In Times Like These, It's Good Not To Have To Be The Decider

July 24, 2009|By Ron Smith

I have never envied the powerful. To achieve great power, cosmic law mandates a commensurate price must be paid by the power-seeker. The splendor that comes with being the president of the United States, the world's sole superpower - as we are so often reminded with overweening pride - exacts a huge toll on the man in the White House. Sure, he lives in the grandest style imaginable, in a magnificent mansion, with Air Force One at his disposal and a huge staff of military and civilian helpers to usher him through his busy days.

The cost? No privacy and constant scrutiny.

I remember watching a documentary on the White House during the Dubya years and President George W. Bush remarking how he'd certainly miss the trappings of supreme power once his second term ended, how thrilling it was to be awakened in the morning by an aide asking him what he might want to start his day. He made no secret of the excitement he felt as president to be whisked away by Marine One helicopters and flown over the clogged streets and highways in and around the nation's capital to board the hugely expensive flying White House, which was the topic of a companion documentary.

I paid close attention to both programs. It was fascinating to get a close-up look at the way the White House is run, by people really dedicated to their jobs, every task done to its utmost, from the kitchen to the grounds to the interior maintenance. Obviously, the staffers there, from the highest to the lowest, are incredibly proud of what they do. The same goes for the officers and crew of Air Force One. It's a plum assignment, and it was terrifically interesting for me to see how much goes into any presidential trip.

I remember monitoring my own interior self for any stirring of envy. I found none. Wouldn't I really have liked to be a ruler? No, I wouldn't want to live in a bubble and to have to pretend that I understood everything and had answers for all the problems besetting the empire. (I do some of that pretending as a talk show host and columnist, but luckily there is no wielding of actual power.)

I can't stand meetings, have no interest in hiring and firing people and would be shaken to the core to have to pretend that I and my fellow elected officials could possibly know what to do about, say, fixing the 15 percent of the economy that is our health care system. Yet that's precisely what presidents have to do, what Barack Obama did as he stood before the cameras Wednesday night and urged those watching to believe that he, his advisers and the Democrats in Congress have really devised effective answers to the runaway cost of providing health services to the American people, and that these answers, laid out in the purposefully dense and turgid 1,400-plus pages of H.R. 3200 must be made law ASAP or disaster will befall us.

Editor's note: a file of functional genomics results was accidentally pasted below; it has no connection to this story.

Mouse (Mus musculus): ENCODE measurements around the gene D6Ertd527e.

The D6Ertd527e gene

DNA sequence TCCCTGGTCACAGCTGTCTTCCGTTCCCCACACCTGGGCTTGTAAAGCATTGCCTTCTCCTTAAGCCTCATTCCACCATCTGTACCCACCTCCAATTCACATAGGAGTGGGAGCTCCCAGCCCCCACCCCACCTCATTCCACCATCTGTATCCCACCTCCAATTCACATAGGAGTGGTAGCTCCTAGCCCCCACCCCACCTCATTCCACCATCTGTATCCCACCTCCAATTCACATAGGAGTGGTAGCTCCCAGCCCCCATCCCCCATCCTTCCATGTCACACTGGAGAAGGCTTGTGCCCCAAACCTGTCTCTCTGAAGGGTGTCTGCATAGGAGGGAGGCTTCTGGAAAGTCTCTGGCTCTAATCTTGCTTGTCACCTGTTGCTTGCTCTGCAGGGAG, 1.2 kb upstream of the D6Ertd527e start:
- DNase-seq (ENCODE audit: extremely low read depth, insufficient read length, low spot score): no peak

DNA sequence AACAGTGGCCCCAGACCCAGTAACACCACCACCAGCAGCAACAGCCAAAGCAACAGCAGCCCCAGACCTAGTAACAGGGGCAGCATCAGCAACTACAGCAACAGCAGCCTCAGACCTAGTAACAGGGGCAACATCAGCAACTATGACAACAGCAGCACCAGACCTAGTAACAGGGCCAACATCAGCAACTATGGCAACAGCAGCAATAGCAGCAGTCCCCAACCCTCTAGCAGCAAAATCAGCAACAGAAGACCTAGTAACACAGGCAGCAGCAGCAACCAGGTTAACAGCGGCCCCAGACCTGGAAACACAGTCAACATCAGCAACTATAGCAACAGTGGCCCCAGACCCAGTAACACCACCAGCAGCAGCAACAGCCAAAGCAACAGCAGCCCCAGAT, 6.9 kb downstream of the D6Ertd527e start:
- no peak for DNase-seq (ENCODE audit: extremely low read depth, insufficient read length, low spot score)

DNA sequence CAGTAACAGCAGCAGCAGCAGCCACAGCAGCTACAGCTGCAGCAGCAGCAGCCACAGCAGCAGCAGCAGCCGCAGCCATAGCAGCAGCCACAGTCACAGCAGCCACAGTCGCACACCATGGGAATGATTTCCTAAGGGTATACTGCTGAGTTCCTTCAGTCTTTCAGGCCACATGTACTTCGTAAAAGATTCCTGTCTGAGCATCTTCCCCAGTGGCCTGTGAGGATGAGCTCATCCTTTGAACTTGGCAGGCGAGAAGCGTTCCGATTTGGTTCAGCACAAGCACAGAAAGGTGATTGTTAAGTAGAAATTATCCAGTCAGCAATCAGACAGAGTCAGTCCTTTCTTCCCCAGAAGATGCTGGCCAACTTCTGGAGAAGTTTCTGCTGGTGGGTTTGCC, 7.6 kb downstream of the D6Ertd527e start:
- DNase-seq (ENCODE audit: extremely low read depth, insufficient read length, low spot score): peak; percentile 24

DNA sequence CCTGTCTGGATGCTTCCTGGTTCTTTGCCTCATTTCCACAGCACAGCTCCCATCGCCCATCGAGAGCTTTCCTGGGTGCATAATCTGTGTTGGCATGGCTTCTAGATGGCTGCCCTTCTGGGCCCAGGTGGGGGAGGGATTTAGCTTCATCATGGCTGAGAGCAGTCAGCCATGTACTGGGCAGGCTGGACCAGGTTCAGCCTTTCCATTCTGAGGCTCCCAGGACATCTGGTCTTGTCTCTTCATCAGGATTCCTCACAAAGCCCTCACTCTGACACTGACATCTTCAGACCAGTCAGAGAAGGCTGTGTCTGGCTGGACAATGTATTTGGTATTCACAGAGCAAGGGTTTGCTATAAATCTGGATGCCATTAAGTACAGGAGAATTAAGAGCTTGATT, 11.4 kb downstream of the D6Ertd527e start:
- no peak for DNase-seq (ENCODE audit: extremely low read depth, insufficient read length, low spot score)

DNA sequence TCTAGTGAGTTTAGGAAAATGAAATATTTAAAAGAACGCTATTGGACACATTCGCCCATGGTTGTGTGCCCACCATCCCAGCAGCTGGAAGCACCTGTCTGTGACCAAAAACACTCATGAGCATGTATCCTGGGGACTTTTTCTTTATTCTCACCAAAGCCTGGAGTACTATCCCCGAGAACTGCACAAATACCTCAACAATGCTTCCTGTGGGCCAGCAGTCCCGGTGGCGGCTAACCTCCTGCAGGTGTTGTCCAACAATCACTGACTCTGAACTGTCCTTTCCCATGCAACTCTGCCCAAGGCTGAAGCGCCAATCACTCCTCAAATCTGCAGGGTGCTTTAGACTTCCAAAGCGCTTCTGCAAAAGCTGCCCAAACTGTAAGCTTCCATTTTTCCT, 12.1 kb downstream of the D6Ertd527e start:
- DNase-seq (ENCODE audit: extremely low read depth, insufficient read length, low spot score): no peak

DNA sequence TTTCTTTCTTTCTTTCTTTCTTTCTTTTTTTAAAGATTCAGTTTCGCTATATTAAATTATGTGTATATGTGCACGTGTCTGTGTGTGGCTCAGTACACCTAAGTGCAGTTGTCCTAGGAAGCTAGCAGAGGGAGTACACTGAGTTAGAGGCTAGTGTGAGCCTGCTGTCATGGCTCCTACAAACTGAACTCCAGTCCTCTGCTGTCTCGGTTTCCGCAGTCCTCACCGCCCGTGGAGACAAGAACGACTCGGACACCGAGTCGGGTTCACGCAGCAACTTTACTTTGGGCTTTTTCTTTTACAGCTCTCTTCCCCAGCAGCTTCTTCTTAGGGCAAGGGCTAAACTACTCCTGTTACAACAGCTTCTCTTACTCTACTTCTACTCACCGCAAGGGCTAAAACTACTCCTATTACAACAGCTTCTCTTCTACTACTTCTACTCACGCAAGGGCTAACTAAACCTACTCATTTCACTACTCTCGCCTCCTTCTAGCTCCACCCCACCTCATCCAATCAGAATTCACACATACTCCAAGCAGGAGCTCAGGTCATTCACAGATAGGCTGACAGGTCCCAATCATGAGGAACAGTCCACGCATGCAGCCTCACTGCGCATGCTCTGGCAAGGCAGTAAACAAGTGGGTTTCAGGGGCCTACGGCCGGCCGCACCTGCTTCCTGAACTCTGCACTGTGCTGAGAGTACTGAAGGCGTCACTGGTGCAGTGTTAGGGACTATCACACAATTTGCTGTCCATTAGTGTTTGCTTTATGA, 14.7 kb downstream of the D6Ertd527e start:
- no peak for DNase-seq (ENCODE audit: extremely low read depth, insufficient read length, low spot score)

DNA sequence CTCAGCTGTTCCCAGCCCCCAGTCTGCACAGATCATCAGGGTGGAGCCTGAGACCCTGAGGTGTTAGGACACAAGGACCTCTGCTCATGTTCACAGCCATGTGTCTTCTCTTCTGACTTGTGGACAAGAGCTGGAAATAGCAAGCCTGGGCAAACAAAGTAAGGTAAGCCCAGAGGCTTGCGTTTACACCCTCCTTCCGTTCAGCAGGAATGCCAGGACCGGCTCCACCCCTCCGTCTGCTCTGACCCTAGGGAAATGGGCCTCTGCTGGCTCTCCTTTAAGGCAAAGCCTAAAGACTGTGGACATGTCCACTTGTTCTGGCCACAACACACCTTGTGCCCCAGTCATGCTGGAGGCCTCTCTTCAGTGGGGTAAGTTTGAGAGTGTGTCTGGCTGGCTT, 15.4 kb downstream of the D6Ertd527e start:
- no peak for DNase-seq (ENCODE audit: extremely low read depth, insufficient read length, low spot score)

Is there any embarrassment in the fact that after promising total "transparency" if elected president, Mr. Obama instead has given us more of the notorious Bush opaqueness? The White House, for example, has refused to make public the names of health care executives and lobbyists with whom the president has met. It's privileged information, says the Secret Service, not something to be divulged to the great unwashed.

There is a sense of urgency about all the dramatic legislation proposed by President Obama and the Democratic leaders in Congress. They have to get these things - changing the health care system to their liking, and getting some kind of cap and trade bill enacted - done before their irksome details cause a backlash sufficient to derail them.

Then, there's the economy. Is it on the road to recovery? Has it been fixed, or are we still teetering on the edge of a dreaded depression? The jury is out. We are more fully committed to the war in Afghanistan. This has become President Obama's war. Can it succeed?

So many serious things swirl about. His poll numbers are sliding. Uneasy is the head that wears the crown.

Ron Smith can be heard weekdays, 3 p.m. to 6 p.m., on 1090 WBAL-AM and His column appears Fridays in The Baltimore Sun. His e-mail is

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